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Now, with Keary out and likely out for a while, Robinson has made his move, and his words about getting the footy in his star centre’s hands more often certainly have a lot of sense in them.

Manu is, clearly, one of the best centres in the comp. I could dig stats out but I don’t think we need to.

He’s also one of the best fullbacks in the comp, but surplus to requirements in that position given that James Tedesco exists.

Joseph Manu scores a try.

Joseph Manu scores a try. (Photo by Cameron Spencer/Getty Images)

This will only be his second game ever in the halves, but he has such a huge potential. One of the knock-on effects will be Walker moving to halfback, which will bring much-needed clarity to the role.

Neither Walker nor Keary is a pure halfback, or indeed, a pure five-eighth, and while Keary has done the bulk of the traditional 7 role, I’m not sure he’s better at it than his younger counterpart.

Keary has played almost all his career as a five eighth, save for this year, three games at the start of last year, and half of 2016 with Souths. His career win percentage as a 7, for what that is worth, is less than 50%, while at 6, it is closer to 65%.

Walker has split roughly 50/50 between five eighth and halfback, but was clearly told to take second fiddle to Keary where possible. He has fewer touches, does less of the kicking and triple the running of his partner.

The touches are emblematic. Keary averages 51, which is pretty much in the middle for a 7, with Walker on 35, Tedesco on 32 and Manu way down on 20.

That means Walker doesn’t really get the ball enough for a 6 – compared to other five eighths in the league, at least – while Tedesco gets it quite a lot for a fullback relative to his peers.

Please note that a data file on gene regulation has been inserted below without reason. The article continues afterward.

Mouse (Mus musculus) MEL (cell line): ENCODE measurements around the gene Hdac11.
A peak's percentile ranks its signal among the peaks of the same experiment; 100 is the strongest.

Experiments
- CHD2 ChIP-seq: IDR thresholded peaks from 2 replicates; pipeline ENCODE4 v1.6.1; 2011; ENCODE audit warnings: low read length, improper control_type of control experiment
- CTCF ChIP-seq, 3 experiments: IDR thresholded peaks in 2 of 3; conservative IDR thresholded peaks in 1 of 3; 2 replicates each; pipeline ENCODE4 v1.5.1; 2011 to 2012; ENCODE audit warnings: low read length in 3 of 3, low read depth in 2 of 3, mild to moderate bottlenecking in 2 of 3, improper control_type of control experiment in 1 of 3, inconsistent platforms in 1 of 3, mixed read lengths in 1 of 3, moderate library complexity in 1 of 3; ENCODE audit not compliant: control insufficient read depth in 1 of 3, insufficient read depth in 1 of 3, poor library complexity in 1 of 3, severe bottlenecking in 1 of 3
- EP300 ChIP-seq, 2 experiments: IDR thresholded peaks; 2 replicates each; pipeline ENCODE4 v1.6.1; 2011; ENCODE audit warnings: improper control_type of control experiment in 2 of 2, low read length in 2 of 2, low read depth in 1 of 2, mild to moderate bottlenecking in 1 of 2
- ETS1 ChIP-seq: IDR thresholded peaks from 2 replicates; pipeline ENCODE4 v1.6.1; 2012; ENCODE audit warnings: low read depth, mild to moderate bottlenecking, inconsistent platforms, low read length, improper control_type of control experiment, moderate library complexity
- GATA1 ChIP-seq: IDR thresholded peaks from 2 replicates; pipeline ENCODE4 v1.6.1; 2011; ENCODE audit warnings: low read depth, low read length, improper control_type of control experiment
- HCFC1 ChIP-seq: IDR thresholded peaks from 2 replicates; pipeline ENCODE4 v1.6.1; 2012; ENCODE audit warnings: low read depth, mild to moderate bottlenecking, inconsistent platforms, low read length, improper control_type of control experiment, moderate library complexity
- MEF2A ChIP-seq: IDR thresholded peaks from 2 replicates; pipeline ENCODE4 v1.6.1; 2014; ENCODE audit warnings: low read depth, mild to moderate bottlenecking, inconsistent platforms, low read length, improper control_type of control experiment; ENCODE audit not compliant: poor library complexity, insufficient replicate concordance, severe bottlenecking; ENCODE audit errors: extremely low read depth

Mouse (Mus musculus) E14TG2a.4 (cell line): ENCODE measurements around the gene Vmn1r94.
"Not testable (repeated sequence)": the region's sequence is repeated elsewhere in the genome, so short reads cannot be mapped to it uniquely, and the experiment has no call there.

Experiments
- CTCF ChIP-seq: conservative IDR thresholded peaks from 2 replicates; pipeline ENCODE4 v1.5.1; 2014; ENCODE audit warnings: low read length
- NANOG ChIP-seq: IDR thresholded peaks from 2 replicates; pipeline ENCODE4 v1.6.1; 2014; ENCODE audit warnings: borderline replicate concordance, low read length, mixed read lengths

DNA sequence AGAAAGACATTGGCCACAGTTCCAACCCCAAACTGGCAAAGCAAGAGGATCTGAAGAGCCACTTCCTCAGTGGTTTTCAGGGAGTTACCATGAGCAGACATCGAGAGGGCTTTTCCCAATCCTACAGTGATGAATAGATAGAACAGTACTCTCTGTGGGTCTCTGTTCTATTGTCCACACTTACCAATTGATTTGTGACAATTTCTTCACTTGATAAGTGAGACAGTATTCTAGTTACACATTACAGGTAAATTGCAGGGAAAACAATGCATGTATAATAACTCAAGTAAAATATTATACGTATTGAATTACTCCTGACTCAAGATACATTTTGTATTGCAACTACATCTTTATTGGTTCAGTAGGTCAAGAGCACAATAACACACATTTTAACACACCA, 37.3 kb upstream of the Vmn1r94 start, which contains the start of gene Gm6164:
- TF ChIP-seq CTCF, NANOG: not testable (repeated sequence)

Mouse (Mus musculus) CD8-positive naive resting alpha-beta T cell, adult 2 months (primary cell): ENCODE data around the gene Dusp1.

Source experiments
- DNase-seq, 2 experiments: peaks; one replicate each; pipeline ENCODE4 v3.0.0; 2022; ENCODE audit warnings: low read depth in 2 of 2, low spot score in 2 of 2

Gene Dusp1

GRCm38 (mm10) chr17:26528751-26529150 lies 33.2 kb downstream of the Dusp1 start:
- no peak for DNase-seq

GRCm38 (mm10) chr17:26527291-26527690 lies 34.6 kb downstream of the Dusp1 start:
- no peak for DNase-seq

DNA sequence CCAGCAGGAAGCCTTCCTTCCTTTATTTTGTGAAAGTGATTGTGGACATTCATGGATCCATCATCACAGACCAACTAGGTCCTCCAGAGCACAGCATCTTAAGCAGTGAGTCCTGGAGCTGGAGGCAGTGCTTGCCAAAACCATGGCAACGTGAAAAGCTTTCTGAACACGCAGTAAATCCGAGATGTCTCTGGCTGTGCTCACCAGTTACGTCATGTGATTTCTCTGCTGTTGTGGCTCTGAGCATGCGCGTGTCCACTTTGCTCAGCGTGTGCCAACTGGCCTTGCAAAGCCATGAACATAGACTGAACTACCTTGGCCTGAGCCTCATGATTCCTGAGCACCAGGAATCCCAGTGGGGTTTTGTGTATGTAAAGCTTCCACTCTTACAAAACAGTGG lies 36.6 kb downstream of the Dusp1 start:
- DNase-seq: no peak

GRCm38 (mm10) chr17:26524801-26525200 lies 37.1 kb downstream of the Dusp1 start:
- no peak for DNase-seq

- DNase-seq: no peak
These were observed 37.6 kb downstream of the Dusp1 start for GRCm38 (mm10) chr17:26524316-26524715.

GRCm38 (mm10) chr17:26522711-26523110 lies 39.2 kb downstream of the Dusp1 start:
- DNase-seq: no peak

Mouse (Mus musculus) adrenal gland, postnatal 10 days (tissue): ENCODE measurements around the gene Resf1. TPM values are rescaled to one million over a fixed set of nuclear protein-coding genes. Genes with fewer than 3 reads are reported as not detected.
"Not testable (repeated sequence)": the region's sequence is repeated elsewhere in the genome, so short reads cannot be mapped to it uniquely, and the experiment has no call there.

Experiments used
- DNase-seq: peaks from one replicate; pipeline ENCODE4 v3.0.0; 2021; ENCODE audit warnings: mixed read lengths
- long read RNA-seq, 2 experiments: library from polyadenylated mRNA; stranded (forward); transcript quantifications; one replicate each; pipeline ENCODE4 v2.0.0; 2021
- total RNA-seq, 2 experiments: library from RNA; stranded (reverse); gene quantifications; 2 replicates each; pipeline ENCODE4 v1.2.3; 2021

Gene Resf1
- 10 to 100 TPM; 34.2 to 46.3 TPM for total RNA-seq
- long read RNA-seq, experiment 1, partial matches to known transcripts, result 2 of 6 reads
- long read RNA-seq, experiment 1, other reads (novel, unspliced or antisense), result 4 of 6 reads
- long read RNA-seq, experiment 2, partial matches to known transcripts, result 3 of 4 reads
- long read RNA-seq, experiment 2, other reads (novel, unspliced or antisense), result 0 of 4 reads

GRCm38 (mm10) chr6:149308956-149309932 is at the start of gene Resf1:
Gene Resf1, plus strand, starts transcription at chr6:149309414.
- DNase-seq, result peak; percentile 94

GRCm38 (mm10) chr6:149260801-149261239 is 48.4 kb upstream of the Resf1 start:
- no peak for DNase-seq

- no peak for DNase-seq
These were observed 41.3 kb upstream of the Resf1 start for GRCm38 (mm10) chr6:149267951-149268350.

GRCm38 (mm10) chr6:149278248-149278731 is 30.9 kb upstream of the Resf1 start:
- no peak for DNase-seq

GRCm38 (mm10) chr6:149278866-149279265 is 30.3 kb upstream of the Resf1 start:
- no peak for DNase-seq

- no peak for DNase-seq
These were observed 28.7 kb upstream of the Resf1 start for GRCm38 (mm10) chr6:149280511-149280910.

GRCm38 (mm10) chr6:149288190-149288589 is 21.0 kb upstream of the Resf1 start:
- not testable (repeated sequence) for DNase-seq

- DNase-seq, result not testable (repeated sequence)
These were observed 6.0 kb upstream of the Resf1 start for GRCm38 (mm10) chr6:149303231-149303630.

Manu gets it, on average, about as much as a regular centre and one would hope, given the exceptional talent, that he had an above-average share, because almost all Roosters attack should really focus on him and Tedesco.

When Manu gets the footy, he’s obviously exceptional: his stats for tackle breaks, line break assists and line breaks for himself are all in the top 5% of the NRL. In terms of an efficiency player, he’s right up there with the very best in offensive production per touch.

Sam Walker of the Roosters warms up.

(Photo by Jason McCawley/Getty Images)

In the admittedly small sample size of two games played at fullback – an Origin-affected loss to Canberra and New Zealand’s win last week over Tonga – his numbers were insane.

Off around 40 touches in each, he topped the metre charts (including his world record 404m), broke 17 tackles against the Raiders and generated offloads, line breaks, assists and more.

There’s been no evidence that Manu gets worse the more that he touches the ball, and indeed, some evidence that he gets better when asked to do more.

Prior to the start of the season, I thought that Robinson would actually empower his star centre to roam the field and find stuff for himself to do, especially in mid to good ball, but that hasn’t really been the case.

Indeed, he touches the ball about as often as whoever is playing centre on the other side of the field – and while, obviously, it is not good to have a massively imbalanced attack (just ask the Tigers or Bulldogs) there is some benefit to getting the ball in the hands of your most dangerous players.

Manu is a significant upgrade physically on Keary – again, obviously, given that the Kiwi is much taller and heavier – and that might help bolster the failing go forward, with the added carries, quick play the balls and offloads available in a run-first, big bodied 6.

If Walker can do his part of the bargain, which is taking up Keary’s slack in organisation and kicking, then the Roosters might solve their big issue. It might not happen against Penrith, but it might help the Chooks no end going into the race for finals footy.